Her advice to first-timers: give yourself extra time to collect your money after the campaign closes. Kickstarter, for example, gives project creators their pledged money via Amazon Payments. But it took Stroech about two weeks to get the money from Amazon into her bank account for her journey west.

“If you have a specific deadline, that’s something you have to keep in mind,” she said.


On Kickstarter, one of the largest visual spaces on a project’s page is for a video, often something explaining what the project is all about and why you should pledge support.

Stroech shot her video – a simple 1-minute clip of her speaking, with some background music – on her iPhone. She recommends that first-time Kickstarter users spend even more time crafting a solid video, since it’s so visible and can make a good (or bad) first impression.

“(Shooting on an iPhone) was fine for me, but I think if you kind of have a more detailed project, you might want to get some help with that,” Stroech said.


Andrew Gillespie ’11 and another physics student at Illinois State, Anthony Galassi, created Coffee Cereal in summer 2010, combining the taste of coffee with corn flakes. In hopes of growing their company, they set out trying to build a confectionery coating machine with a much higher capacity to produce more cereal.

Andrew Gillespie

Andrew Gillespie ’11, who majored in physics and physics high school education, with a minor in mathematics.

They turned to Kickstarter last year and got $1,385 in pledges from 44 backers – two-thirds of them strangers. Now, they’re in the end stages of construction on the machine, and once finished “we will be able to produce a sufficient quantity of our cereal required for a successful product launch,” Gillespie said.

Gillespie says those new to crowdfunding should attempt to view their idea from the perspective of a potential backer, knowing that the most successful projects appeal to a larger demographic. What benefits does your project offer for your backers or your community? Will you offer decent rewards for backers?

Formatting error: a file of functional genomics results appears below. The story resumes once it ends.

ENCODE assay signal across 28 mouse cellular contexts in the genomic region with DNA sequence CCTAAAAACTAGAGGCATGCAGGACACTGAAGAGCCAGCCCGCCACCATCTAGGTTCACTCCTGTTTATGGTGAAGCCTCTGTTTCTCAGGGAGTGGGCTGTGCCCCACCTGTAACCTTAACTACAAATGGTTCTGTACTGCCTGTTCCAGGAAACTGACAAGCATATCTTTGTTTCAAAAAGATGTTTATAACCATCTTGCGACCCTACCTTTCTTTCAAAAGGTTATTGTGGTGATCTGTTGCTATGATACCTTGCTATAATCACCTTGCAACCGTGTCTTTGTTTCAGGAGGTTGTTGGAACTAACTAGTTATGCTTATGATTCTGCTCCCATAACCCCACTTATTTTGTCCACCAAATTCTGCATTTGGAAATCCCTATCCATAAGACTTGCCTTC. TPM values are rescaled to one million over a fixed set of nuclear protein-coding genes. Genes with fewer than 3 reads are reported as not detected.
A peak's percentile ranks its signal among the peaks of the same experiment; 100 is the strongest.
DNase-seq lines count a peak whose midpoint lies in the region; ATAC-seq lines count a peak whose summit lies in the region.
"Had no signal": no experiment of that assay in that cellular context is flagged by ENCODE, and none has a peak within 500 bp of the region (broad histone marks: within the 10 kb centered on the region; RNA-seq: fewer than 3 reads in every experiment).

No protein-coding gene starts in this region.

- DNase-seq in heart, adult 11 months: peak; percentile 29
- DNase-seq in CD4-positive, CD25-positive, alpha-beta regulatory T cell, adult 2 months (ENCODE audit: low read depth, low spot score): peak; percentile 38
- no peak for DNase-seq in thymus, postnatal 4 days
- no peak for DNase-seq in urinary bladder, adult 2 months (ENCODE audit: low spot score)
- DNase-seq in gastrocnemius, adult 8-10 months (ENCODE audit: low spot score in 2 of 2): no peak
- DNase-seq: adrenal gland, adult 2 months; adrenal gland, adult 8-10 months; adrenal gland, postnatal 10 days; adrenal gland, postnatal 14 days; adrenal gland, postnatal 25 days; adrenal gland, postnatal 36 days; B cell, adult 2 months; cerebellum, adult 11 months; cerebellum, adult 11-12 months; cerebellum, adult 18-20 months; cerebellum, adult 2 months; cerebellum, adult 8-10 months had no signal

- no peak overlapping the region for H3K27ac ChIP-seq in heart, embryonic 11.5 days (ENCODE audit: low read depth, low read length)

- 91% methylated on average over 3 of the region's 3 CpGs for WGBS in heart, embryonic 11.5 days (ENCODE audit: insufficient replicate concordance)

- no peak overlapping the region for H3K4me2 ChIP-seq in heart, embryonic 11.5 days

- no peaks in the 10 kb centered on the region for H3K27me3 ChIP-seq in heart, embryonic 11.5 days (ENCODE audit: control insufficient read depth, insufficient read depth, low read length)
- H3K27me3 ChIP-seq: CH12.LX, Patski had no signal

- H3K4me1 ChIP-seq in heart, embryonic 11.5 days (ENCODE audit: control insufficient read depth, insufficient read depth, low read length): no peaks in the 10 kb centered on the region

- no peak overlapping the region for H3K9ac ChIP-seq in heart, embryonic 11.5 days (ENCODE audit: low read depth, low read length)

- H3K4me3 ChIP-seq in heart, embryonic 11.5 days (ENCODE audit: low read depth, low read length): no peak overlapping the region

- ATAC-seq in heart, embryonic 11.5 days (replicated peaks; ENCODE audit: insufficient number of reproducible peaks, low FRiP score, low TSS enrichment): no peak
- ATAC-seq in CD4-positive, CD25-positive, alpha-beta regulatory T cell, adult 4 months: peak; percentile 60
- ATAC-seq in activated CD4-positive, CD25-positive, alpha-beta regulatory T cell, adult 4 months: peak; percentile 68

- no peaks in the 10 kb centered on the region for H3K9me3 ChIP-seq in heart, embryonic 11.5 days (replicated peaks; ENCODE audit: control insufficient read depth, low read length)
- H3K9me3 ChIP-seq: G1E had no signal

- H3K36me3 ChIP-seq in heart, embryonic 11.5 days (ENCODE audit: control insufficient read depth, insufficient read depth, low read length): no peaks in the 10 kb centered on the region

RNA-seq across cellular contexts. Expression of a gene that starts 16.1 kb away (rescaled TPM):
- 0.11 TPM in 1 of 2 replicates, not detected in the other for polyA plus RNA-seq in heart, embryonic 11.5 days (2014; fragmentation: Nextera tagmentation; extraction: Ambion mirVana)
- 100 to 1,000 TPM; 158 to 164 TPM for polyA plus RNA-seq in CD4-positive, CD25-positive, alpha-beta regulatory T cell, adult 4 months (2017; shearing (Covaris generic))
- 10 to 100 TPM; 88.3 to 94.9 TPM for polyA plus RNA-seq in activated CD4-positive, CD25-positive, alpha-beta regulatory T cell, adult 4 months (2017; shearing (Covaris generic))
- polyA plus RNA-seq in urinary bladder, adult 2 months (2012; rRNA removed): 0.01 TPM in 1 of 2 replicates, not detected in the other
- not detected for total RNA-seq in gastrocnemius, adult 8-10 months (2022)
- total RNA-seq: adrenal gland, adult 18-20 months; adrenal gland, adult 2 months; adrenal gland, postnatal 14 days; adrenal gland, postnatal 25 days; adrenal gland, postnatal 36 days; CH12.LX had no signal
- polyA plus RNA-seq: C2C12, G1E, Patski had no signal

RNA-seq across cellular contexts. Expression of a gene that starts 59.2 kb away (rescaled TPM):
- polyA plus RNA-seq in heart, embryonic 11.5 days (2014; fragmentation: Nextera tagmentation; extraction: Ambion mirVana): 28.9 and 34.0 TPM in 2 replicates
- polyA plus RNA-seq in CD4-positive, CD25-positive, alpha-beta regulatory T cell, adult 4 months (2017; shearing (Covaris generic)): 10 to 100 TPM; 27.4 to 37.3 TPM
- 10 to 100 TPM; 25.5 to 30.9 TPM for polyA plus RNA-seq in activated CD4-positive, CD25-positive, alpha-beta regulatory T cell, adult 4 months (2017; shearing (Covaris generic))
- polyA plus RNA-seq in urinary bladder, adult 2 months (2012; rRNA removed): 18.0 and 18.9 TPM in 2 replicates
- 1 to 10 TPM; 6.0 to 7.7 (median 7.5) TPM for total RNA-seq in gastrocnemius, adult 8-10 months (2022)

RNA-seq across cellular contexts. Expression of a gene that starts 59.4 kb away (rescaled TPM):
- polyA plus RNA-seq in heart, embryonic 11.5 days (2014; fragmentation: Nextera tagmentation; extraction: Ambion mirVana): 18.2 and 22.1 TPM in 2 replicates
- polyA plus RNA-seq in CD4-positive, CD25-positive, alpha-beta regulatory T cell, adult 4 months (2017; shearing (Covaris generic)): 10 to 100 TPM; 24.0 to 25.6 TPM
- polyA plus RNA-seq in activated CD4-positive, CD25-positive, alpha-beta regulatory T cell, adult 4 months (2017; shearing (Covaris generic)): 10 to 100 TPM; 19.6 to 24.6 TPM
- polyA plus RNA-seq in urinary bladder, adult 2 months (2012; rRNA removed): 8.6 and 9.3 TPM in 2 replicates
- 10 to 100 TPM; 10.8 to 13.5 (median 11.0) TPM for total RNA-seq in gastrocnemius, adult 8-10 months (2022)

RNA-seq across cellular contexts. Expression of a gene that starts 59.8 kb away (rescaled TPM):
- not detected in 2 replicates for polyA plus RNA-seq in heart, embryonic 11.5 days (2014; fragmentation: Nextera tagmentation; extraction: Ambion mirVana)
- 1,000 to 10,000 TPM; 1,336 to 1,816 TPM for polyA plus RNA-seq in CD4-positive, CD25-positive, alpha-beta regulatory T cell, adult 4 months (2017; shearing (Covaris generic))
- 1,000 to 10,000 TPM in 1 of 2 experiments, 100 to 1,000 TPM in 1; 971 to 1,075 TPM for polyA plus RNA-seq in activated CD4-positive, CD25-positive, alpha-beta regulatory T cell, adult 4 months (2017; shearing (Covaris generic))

“Once you are about to launch your project, find several people to review it. It’s especially beneficial to ask someone who has been skeptical of your idea previously,” said Gillespie, now a Ph.D. candidate at University of Missouri in Columbia. “They may identify important points that you may have neglected to address.”


The DIY Crowdfunding seminar will feature a panel of Bloomington-Normal entrepreneurs who will talk about their experiences in crowdfunding and the mechanics on how to put together a project. Larry Maschhoff, manager of the Center for Emerging Entrepreneurs, will also speak about investor crowdfunding, which is coming in 2013. (A new law will allow small businesses to use the Internet to raise up to $1 million from small-dollar investors to help with start-up costs.)

Maschhoff will also discuss what you should know about fees and taxes related to crowdfunding. The owners of Two Blokes and a Bus, who repurposed a 1958 double-decker bus into a Twin City food truck, will also be on hand to share their experience building a successful $15,000 Kickstarter campaign.

The cost of the seminar is a $5 raffle ticket entry for an iPad 2. Students are admitted free but may also purchase a raffle ticket.

The seminar will be at the University’s Alumni Center, from 6:30-8:30 p.m. October 30. For more information or to RSVP, contact Michele Bock by October 23 at (309) 438-1941 or

Ryan Denham can be reached at